Novel hinge insertions in South African HIV-1 subtype C protease: implications for biochemical and biophysical properties

Although treatable, human-immunodeficiency virus infections remain distressingly high in sub-Saharan Africa, particularly due to the prevalence of the subtype C variant in this location. While advances have been made in tackling drug resistance globally, subtype C infections are majorly understudied specifically with regards to the effect of mutations in this subtype on drug resistance to currently available inhibitors. The HIV protease is responsible for the production of new infectious viral progenies. Cleavage of the Gag and Gag-Pol polyprotein precursors by the protease produces mature viral particles that can infect new host cells. The indispensable role of the HIV protease in the lifecycle of the virus makes it a major drug target for combatting this disease. Mutations in the protease accumulate both within and distal to the active site, often contributing to drug resistance. More recently, insertions within the hinge region of the protease have been identified. The effect of these hinge region insertions on the HIV protease is not fully understood. The study was based on a clinical isolate containing two insertions, Asn and Leu, at position 38 in the hinge region as well as four mutations: K20R, E35D, R57K and V82I (L38↑N↑L +4 ). The aim of this study was to determine the direct effect of these hinge region insertions on the characteristics of the protease. As such, a variant subtype C protease containing only the double insertion of Asn and Leu was created (L38↑N↑L -4 ). The variant L38↑N↑L -4 protease was successfully overexpressed and purified using a newly adapted ion-exchange chromatography purification protocol. Circular dichroism and size exclusion-high performance liquid chromatography experiments showed that the secondary and oligomeric structures of the variant protease was similar to the wild-type (WT). Active site titrations indicated that the purification of L38↑N↑L -4 resulted in a decrease of actively prepared sample in comparison to the WT. The specific activity and turnover number of L38↑N↑L -4 was significantly reduced in comparison to the WT while the catalytic efficiency was increased. Induced-fit docking studies showed that the WT, L38↑N↑L -4 and L38↑N↑L +4 do bind the protease inhibitors atazanavir (ATV), darunavir (DRV), ritonavir (RTV) and saquinavir (SQV) albeit with different affinities. In vitro displacement titration experiments confirmed that L38↑N↑L -4 does bind these inhibitors. The binding affinity of L38↑N↑L -4 to the protease inhibitors ATV, RTV and SQV was significantly reduced with changes to the overall binding energetics of these vi reactions. Darunavir did not display any change in binding affinity to L38↑N↑L -4 ; however, the overall energetics of this reaction was altered in comparison to the WT. In addition, the stability of these L38↑N↑L -4 complexes were significantly diminished implicating these insertions in drug binding interactions. Differential scanning calorimetry results showed that the transition temperature of the apo L38↑N↑L -4 protease was 5 °C higher than the apo WT protease indicating the role of these insertions in the stability of the protease. Molecular dynamic simulations confirmed the increased structural stability of the apo mutated proteases which exhibited more flexible hinge regions than the WT. Additionally, both hinge region mutants, L38↑N↑L -4 and L38↑N↑L +4 , exhibited a mainly closed conformation thus explaining the decreased catalytic properties of the protease. Furthermore, the presence of inhibitors altered the dynamics, conformations, and flexibility of the three proteases. The inhibitor bound mutated proteases, L38↑N↑L -4 and L38↑N↑L +4 , displayed more flexible flap and hinge regions in comparison to the WT. Except for SQV, the presence of inhibitors shifted the flap conformers of the mutated proteases from closed to semiopen as well. Further analysis indicated changes in the number of hydrophobic interactions, hydrogen bonding and water bridge formations between the proteases and the inhibitors. Altogether, these results implicate the hinge region insertions in drug binding affinities and interactions with protease inhibitors as well as structural stability, dynamics, and flexibility of the protease both in the absence and presence of protease inhibitors.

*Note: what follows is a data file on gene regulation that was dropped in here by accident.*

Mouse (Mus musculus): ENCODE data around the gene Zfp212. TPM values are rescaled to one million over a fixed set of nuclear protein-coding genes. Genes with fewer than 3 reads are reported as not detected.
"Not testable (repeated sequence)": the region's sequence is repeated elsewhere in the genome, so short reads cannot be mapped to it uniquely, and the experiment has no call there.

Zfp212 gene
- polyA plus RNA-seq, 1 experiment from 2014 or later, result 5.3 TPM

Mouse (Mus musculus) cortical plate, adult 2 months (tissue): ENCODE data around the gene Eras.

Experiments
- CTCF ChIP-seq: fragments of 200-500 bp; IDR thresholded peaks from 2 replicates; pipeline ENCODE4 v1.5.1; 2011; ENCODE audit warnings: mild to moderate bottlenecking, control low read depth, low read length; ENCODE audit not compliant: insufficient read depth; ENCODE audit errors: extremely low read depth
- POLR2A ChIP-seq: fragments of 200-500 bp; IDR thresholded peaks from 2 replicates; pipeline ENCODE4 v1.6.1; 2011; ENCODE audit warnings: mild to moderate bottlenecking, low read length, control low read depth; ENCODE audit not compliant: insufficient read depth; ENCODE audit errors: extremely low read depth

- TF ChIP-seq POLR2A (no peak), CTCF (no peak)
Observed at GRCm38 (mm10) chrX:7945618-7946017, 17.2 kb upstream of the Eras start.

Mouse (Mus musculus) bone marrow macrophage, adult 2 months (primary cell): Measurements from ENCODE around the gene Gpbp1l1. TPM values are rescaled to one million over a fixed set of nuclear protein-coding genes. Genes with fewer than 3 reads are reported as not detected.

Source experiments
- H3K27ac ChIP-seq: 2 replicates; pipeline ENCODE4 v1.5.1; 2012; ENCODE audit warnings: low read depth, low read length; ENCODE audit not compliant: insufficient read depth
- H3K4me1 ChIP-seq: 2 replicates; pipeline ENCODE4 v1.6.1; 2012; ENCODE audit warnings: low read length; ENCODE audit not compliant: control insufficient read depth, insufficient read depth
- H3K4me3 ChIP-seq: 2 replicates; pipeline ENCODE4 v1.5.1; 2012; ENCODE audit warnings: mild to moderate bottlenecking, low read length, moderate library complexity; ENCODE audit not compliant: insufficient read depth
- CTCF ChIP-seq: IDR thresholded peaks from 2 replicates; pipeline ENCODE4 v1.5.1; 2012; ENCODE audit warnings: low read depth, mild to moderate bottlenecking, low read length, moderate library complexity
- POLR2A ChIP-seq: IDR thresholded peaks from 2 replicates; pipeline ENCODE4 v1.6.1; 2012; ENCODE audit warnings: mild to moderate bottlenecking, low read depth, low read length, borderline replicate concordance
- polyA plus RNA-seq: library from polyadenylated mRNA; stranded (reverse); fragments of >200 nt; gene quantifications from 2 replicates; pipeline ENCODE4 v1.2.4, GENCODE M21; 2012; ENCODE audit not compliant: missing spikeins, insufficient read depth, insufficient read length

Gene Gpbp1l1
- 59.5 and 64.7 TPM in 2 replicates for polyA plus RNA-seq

A thesis submitted in partial fulfilment of the requirements for the degree of Doctor of Philosophy to the Faculty of Science, University of the Witwatersrand, 2022
Biochemical and biophysical properties, Human-immunodeficiency virus, Subtype C variant